Our National Hero Contest celebrates Everyday Heroes whose Extraordinary Hope fuels SuperWalk in communities across Canada.

Josephine Jollymore
2019/20 National Hero
New Glasgow, Nova Scotia

From Margaret Milne, one of several who nominated Josephine

I’d like to tell you a bit about my friend, my inspiration, Josephine. Despite losing her husband Gordon to Parkinson’s in 2005, Josephine has remained extremely active in the community. Since 2003, she’d been leading our local chapter and support group.

Selflessly working to improve the lives of people going through the pain and struggle of Parkinson’s disease, Josephine has always been on call 24/7. A big hearted volunteer, she has led efforts with the Pictou/New Glasgow Chapter of Parkinson Canada since 2003, despite losing her husband Gordon to Parkinson’s in 2005.

Josephine’s reputation for hard work and dedication is well known in the community and within the group. Members, past and present, know that her advice, guidance and concern are always just a telephone call away. Moreover, each year she personally raises a significant proportion of funds at the annual Pictou/New Glasgow SuperWalk event.

In short, Josephine is the heart of our support group. She has been an inspiration to me, to all of us in the group, and inspires be there for one another, just as she has always done.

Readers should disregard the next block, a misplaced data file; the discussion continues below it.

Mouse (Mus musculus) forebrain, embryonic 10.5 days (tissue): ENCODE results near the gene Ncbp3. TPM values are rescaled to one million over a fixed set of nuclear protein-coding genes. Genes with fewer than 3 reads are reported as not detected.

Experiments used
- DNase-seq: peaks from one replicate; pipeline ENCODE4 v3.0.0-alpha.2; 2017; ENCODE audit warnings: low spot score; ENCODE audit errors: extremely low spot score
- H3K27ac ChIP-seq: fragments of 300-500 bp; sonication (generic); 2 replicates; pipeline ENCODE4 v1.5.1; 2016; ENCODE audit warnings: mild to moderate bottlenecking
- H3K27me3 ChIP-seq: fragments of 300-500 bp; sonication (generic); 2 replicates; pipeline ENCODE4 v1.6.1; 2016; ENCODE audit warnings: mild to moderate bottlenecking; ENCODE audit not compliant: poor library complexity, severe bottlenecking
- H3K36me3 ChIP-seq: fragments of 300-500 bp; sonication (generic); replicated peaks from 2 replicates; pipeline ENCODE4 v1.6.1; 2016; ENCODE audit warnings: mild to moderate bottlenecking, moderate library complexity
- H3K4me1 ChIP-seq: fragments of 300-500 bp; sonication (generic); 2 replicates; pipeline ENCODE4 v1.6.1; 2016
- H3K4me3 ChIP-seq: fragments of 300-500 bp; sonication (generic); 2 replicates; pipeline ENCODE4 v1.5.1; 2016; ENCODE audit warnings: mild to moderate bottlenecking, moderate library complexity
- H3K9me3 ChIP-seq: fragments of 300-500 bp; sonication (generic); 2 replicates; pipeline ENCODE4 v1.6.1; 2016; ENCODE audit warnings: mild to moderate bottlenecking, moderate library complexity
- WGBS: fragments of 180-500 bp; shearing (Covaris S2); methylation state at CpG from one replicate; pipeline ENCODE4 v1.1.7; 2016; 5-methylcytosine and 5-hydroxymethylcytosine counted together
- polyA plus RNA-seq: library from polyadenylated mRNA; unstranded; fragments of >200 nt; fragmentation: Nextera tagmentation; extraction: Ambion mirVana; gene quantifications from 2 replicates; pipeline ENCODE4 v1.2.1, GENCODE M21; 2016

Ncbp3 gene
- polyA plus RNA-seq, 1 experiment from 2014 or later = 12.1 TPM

This year, I hope you’ll consider doing something for someone, or maybe even for yourself, and choose to support or participate in SuperWalk this September.

Pat Evans, our 2018 National Hero stands up to her diagnosis and for her community... No Matter What!

She was first diagnosed with Parkinson’s 12 years ago; when her movement disorders specialist who matter-of-factly announced, “You’ve got Parkinson’s”. Up to that point in life, Pat had worn many hats— social worker, mother, wife, activist, constituency assistant, friend and volunteer.

She learned to manage her Parkinson’s diagnosis with the same level of energy and commitment she brings to all these roles. Get the facts, don’t settle. Make it happen, no matter what. With a skilled medical team, healthy life choices, a supportive husband, and a purposeful exercise routine, Pat Evans is challenging Parkinson’s every step of the way.